Once you’ve determined how much weight to assign a diet study, the next thing to consider is the source. After all, with $800 billion on the line — the amount Americans spend annually on food and beverages — it’s no surprise that food-industry giants manipulate diet studies to fuel sales. “In the same way people are concerned about the pharmaceutical industry, they need to be concerned about diet advice,” says Schwartz. “There are tremendous self-interests at play.”

Indeed, the food industry backs most diet studies. Why does this matter? For starters, it skews the type of research being done. Giant food companies can afford to finance studies that cast their products in a favorable light. “Nobody’s funding clinical trials on fruits and vegetables,” says Nestle. “That’s why you don’t see diet studies on the health effects of artichokes.”

Another given: When researchers are beholden to food companies, science can suffer. Recently, experts tried to measure the extent of the suffering. From the 10,000 nutrition-related studies published in 2003, they picked 206 clinical trials studying the health effects of milk, soft drinks and fruit juices. The results, published early this year in the online medical journal PLoS Medicine, were telling.

The odds that a study reported a favorable benefit were four to eight times higher in trials backed entirely by industry than in those funded by independent sources. That’s because when the food giants fund research, they can influence how the researcher sets up and conducts the study, says Schardt. “You can set up an experiment to prove just about anything if you know what you’re doing.”

In the late 1990s, for example, the National Dairy Council (NDC) began funding research by Michael Zemel, PhD, director of the Nutrition Institute at the University of Tennessee in Knoxville, on the weight-loss potential of dairy foods. For his research on dairy products and calcium-fortified cereals, Zemel’s Nutrition Institute has received an estimated $2.5 million in research grants from the NDC and $550,000 from General Mills. According to The New York Times, Zemel himself nets about $50,000 a year in license fees from General Mills and a dairy farmer trade group called Dairy Management, Inc. (which manages the NDC), fees that allow them to use his patented research findings in their marketing campaigns.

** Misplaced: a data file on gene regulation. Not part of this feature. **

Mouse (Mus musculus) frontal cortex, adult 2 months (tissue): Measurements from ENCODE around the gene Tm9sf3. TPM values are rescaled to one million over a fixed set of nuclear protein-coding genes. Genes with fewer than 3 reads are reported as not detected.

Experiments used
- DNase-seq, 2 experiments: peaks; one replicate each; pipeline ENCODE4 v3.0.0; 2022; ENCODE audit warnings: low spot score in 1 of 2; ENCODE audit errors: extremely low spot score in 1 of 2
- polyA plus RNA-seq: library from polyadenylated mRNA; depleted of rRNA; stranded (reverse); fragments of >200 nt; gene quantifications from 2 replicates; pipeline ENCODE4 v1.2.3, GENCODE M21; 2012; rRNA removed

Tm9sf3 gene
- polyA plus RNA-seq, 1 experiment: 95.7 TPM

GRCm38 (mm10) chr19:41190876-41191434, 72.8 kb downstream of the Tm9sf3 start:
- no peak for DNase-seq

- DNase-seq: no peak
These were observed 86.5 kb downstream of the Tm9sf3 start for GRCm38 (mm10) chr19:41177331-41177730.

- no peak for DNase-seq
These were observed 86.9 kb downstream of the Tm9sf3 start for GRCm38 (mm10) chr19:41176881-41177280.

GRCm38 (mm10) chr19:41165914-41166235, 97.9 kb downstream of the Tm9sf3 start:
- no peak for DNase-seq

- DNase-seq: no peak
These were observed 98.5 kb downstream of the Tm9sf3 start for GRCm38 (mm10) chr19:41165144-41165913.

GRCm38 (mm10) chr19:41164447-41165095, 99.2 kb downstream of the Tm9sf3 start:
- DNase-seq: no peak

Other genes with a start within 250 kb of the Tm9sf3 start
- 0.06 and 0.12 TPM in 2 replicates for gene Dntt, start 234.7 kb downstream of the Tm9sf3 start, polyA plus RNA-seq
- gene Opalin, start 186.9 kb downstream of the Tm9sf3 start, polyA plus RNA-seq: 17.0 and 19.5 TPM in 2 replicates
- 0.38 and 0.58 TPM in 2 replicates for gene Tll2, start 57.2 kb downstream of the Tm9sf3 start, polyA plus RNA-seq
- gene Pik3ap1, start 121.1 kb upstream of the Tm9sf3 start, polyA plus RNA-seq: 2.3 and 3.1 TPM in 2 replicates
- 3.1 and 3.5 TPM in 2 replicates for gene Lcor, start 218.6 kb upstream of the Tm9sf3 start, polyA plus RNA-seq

Zemel has acknowledged these business relationships but firmly denies that they affect the results of his research. “I will take money for my research from anyone who wants to give it to me, with only one caveat: They can’t control the outcome, what I say or the publication of the research,” he told The New York Times in June 2005.

In return for its largess, the NDC has a fistful of data from Zemel’s lab showing dairy products help people lose weight. The studies became the foundation of a $200 million advertising campaign that promoted dairy as a diet food. But, try as they might, independent researchers couldn’t replicate Zemel’s findings.

Eventually, the government forced the NDC to dial down the misleading message, but it’s safe to say the dairy industry got its money’s worth. “Consumers are at a disadvantage,” says Schardt. “Between the slow regulatory process and the slap-on-the-wrist punishments, the companies have the upper hand.”

What to Eat?

No single diet or study is a good-health guarantee, so try to keep a watchful eye on the dietary evidence as it accumulates. In the wake of 50 years of nutrition research and hundreds of thousands of diet studies, a few clear notes repeatedly rise above the cacophony. Nestle sums them up in 10 words: “Eat less, move more, eat lots of fruits and vegetables.” For those who want more detail, she adds, “Go easy on junk foods.”

Now, if I can just remember to recite that at dinner parties, maybe we can all just relax and enjoy our food.

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Catherine Guthrie is a Bloomington, Ind.–based freelance writer.